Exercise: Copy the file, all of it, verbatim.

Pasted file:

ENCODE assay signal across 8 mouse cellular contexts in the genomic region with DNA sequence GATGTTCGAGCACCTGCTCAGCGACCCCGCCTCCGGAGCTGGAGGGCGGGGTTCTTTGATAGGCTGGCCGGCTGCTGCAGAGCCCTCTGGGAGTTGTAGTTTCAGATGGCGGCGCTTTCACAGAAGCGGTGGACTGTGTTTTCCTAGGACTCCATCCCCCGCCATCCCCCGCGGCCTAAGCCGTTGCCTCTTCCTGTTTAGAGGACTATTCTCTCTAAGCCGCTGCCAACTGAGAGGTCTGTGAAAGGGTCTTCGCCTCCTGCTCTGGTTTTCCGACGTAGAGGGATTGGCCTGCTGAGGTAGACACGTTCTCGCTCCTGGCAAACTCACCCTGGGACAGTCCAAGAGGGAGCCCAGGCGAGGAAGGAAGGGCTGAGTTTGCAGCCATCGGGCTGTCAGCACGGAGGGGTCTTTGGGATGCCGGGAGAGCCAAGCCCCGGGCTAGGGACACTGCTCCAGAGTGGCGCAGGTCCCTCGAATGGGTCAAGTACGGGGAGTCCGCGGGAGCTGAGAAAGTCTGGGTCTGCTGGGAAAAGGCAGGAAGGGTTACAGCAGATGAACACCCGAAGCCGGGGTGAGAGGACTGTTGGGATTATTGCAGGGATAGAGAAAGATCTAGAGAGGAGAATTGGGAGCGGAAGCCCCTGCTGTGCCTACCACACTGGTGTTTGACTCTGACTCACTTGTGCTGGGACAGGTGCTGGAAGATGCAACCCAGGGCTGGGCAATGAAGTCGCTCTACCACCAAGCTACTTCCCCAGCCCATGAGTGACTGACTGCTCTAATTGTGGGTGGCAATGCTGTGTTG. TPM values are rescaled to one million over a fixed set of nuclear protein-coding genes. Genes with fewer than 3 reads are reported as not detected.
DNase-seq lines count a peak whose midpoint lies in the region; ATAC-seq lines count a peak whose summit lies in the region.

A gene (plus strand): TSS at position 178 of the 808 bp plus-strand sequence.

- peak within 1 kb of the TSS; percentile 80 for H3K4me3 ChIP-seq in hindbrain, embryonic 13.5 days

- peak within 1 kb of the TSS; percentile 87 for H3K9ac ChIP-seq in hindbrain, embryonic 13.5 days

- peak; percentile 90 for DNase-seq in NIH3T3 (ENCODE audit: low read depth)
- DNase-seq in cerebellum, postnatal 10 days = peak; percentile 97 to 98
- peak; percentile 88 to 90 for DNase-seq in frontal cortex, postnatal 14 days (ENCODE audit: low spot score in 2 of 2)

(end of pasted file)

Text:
ENCODE assay signal across 8 mouse cellular contexts in the genomic region with DNA sequence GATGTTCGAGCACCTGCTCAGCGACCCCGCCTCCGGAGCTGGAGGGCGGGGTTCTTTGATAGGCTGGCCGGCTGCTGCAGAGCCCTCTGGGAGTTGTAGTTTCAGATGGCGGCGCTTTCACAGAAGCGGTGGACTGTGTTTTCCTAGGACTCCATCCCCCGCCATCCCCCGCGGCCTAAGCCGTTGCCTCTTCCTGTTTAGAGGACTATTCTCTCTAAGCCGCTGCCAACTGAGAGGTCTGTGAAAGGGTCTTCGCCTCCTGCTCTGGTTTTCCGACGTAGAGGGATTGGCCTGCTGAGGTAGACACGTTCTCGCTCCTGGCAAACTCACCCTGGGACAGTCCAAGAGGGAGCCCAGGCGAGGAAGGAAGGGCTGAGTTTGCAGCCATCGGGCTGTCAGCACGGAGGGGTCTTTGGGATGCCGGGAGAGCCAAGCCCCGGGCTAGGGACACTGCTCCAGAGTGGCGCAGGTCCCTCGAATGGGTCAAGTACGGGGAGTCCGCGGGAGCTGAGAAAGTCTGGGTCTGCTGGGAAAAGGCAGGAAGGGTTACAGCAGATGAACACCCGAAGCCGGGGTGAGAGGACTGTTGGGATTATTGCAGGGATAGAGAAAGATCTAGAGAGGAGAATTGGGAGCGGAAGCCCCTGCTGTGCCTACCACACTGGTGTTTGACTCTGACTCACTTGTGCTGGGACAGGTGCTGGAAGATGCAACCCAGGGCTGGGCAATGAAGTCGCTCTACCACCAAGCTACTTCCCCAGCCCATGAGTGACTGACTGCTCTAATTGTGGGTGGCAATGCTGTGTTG. TPM values are rescaled to one million over a fixed set of nuclear protein-coding genes. Genes with fewer than 3 reads are reported as not detected.
DNase-seq lines count a peak whose midpoint lies in the region; ATAC-seq lines count a peak whose summit lies in the region.

A gene (plus strand): TSS at position 178 of the 808 bp plus-strand sequence.

- peak within 1 kb of the TSS; percentile 80 for H3K4me3 ChIP-seq in hindbrain, embryonic 13.5 days

- peak within 1 kb of the TSS; percentile 87 for H3K9ac ChIP-seq in hindbrain, embryonic 13.5 days

- peak; percentile 90 for DNase-seq in NIH3T3 (ENCODE audit: low read depth)
- DNase-seq in cerebellum, postnatal 10 days = peak; percentile 97 to 98
- peak; percentile 88 to 90 for DNase-seq in frontal cortex, postnatal 14 days (ENCODE audit: low spot score in 2 of 2)